Edited By: M Kumagai and W.F Vincent
233 pages, Figs, tabs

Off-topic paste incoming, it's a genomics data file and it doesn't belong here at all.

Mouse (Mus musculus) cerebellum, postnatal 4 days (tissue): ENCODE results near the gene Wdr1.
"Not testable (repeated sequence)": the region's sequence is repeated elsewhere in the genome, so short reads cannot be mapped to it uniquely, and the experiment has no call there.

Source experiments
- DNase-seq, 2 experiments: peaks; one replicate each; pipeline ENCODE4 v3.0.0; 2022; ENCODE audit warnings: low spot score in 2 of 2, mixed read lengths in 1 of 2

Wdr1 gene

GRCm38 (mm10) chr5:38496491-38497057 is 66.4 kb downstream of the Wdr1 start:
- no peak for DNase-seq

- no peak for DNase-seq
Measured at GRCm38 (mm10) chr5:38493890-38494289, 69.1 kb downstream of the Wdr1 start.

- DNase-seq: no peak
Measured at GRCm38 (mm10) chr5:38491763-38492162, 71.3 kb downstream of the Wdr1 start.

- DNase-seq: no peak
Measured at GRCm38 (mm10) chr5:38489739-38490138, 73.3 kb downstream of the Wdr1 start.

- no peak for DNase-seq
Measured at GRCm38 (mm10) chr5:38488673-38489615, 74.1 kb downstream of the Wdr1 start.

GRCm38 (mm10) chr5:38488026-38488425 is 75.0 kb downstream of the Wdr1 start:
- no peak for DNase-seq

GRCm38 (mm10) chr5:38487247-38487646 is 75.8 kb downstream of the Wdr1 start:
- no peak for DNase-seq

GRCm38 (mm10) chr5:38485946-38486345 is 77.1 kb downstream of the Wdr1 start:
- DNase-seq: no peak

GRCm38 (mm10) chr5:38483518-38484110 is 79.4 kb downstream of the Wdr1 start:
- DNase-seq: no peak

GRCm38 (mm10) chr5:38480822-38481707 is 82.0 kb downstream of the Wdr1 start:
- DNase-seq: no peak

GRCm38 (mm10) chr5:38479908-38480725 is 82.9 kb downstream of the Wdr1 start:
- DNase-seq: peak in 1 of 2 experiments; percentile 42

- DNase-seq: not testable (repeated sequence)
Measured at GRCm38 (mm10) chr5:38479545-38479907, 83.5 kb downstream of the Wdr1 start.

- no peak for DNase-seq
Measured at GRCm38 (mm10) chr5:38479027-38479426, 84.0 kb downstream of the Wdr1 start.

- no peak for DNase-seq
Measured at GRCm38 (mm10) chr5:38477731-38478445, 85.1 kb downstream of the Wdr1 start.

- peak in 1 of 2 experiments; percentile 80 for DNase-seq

The management of water supply and quality in lakes, rivers, and reservoirs has proceeded largely on the basis of local rather than global considerations. High-quality freshwater resources are now in critically short supply, not only because of local problems such as over-irrigation and eutrophication, but also as a result of large-scale impacts such as climate effects on the hydrosphere. This book explores the dichotomy of global strategies (international and generic) versus local strategies (site-specific) for lake, river, and reservoir management, and presents a series of contrasting perspectives on topics that include monitoring, modeling, water treatment, eutrophication, and restoration. The final chapter integrates these perspectives and identifies strengths, weaknesses, and complementary aspects of the two approaches to help refine future strategies for the sustainable use of the world's freshwater resources.
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